And I think that the Band deserves a hell of a lot of credit for that. It is one thing to be students of folk music, to know the ins and outs of the "John the Revelator"s of the world, and to know how to play music that sounds like those old vinyl singles from decades long past. It is another thing entirely to actually make that music sound like those old vinyl singles, to give your recordings that feeling of days long past, when music was more rumor and hearsay than anything else. The Band of 1967 could definitely do that - it's amazing that the same group (give or take a drummer) that pounded out the wild rock of the '66 World Tour is banging out "Please, Mrs. Henry" and making it sound like it could have been played on a vaudeville stage. That takes both remarkable talent and the ability to channel that talent into a cohesive force, and every member of that group knew how to turn the sum of their parts into a remarkable whole.

Unfortunately, the official release has a certain amount of taint to it because there was a need to make the Band's contribution even more profound than it already was - not only do we have the Band songs that were not recorded during the same sessions (a few were recorded in 1975, for Pete's sake), but there were also added overdubs to the original songs to sweeten them in a way that they didn't need sweetening. And that's a real shame; it makes the Band look bad by giving themselves a role that they didn't have, casting a bit of a cloud over the role that they did. And their role was of partners with a master, the men who took some of Dylan's weirdest work and shaped them into viable, interesting, and often brilliant pieces of music. For that, they deserve all the credit in the world.

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Pearce said...

Good stuff. You're dead on with your "funniest song of The Basement Tapes" assessment, I mean how can you not listen to this song and chuckle at least a little.

Admittedly I'm no Dylan expert and I know amongst Dylan fans there is a lot of resentment for The Basement Tapes, but I didn't know that The Band recorded some of the songs in 1975! That's crazy. Which songs were they?

Oh and this isn't related to the post but don't you think The Basement Tapes has one of the coolest album covers among Dylan albums. Gotta be up there with Desire and Freewheelin'

Unknown said...

Tony - great stuff. Regarding what you and Pearce (in comments) touch on regarding the Band adding songs recorded in 1975 (e.g., "Ain't No More Cane" and "Don't Ya Tell Henry") and doing the overdubs ("You Ain't Goin' Nowhere" the most egregious example of overdubbing - Robbie magically plays both drums and electric guitar!), that was the brainchild scheme of Rob Fraboni and Robbie Robertson, not the rest of the Band. Most of the other Band songs on the official release were recorded in 1968 as "Music From Big Pink" outtakes (e.g., "Bessie Smith" & "Long Distance Operator) and were not not part of the Dylan/Band Basement sessions.

It's a shame that was done. For example, the Basement session of "Please Mrs Henry" is great, with Danko on trombone and Dylan actually saying "I went down to the whorehouse" rather than the "pump house" swapped in by Helm on the official release.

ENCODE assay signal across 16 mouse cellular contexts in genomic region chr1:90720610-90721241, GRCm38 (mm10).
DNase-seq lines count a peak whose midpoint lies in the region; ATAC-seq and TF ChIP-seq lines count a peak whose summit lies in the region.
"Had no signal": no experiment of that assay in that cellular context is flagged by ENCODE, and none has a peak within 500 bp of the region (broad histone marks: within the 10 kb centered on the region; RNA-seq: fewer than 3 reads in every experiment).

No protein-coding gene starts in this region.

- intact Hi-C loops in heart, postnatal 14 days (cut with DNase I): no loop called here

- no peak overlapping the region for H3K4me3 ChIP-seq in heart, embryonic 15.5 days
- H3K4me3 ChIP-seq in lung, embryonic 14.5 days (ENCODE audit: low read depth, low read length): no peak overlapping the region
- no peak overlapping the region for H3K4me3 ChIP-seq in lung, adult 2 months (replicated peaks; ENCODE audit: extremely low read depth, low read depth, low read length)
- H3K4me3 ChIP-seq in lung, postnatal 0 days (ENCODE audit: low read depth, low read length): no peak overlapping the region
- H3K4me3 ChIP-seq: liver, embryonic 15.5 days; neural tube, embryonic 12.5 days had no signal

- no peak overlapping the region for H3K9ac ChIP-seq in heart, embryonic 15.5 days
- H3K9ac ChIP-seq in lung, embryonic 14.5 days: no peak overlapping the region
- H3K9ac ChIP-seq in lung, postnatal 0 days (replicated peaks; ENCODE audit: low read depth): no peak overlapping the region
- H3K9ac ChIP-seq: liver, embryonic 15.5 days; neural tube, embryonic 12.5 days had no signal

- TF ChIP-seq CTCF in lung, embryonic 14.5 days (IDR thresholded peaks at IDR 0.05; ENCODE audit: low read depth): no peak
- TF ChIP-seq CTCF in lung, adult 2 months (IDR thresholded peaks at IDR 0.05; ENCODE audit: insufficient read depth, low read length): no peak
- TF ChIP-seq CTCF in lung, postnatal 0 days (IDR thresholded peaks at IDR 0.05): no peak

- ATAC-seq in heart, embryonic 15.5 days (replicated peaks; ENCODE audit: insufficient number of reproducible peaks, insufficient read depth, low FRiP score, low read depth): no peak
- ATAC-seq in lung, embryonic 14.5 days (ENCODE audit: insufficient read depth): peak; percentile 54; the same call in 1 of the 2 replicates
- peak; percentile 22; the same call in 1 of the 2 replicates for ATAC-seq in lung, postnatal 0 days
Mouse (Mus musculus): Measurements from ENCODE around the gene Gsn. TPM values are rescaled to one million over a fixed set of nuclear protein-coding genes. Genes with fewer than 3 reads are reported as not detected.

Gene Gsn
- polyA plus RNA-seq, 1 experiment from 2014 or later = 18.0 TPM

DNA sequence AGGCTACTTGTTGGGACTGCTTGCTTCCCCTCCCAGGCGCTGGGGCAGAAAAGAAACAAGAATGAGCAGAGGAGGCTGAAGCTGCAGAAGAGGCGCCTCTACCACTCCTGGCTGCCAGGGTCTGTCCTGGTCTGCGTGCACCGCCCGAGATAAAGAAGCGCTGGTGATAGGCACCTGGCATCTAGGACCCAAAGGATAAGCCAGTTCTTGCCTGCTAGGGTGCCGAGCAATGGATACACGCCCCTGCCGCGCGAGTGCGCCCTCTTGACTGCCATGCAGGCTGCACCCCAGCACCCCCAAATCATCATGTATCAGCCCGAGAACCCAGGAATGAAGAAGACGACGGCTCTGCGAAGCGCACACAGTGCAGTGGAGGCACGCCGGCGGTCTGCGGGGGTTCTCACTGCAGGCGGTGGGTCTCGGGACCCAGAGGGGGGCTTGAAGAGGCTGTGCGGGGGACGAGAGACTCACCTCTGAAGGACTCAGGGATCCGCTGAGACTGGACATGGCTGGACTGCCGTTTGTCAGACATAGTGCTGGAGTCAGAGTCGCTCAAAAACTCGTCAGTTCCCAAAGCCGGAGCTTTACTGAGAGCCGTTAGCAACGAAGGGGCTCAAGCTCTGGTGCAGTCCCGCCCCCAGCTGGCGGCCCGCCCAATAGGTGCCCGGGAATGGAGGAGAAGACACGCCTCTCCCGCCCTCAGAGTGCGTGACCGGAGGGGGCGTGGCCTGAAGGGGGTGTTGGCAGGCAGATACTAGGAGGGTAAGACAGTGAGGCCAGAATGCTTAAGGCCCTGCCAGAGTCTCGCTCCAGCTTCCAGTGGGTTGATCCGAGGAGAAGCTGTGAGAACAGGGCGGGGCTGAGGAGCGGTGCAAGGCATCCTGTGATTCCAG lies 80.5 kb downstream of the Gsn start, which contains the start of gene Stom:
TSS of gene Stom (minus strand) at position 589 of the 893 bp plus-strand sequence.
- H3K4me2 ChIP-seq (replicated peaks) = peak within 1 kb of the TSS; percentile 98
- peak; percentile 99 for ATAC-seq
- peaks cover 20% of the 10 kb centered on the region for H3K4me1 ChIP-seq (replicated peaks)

Funniest song from the basement sessions is hands down "I'm Your Teenage Prayer" followed by "Get Your Rocks Off" and "All American Boy", in my opinion. Here's my youtube post of "Teenage Prayer"

Pete said...

One of the joys of the Basement Tapes is hearing Richard Manuel be happy. We hear a lot about the Levon/Robbie split but not enough about what happened with Richard -- his gradual disengagement from writing and (I suppose) influencing The Band, even as they became the "stars" their initial appeal denied. I find it touching that in the 1990s the re-formed, RR-less Band, whose records I enjoy a lot, made sure that Richard was included, long after he was gone.

Anonymous said...



Anonymous said...

Every song on Bob Dylan's album Basement Tapes rated & commented

Al said...

The song is mainly about not having a dime for a pay toilet. Perhaps you folks don't remember those things.

Mathias said...

Hi, interesting post. It's been a while now, but taking into account the timeless character of the music you might still be interested.
The " goofy little fills" are not played by Dylan, he played rhythm guitar and the riffs in the refrain were played on a mandolin, which makes them sound so strange because they are typical blues guitar riffs which are probably hard to play on a mandolin.



Mathias said...

Hi, interesting post. It's been a while now, but taking into account the timeless character of the music you might still be interested.
The " goofy little fills" are not played by Dylan, he played rhythm guitar and the riffs in the refrain were played on a mandolin, which makes them sound so strange because they are typical blues guitar riffs which are probably hard to play on a mandolin.



Music of Bob Dylan said...

Hello again, thank you for posting this piece of analysis. Listen to every version of every song from inside Bob Dylan's Music Box,-Mrs-Henry Join us inside and have fun.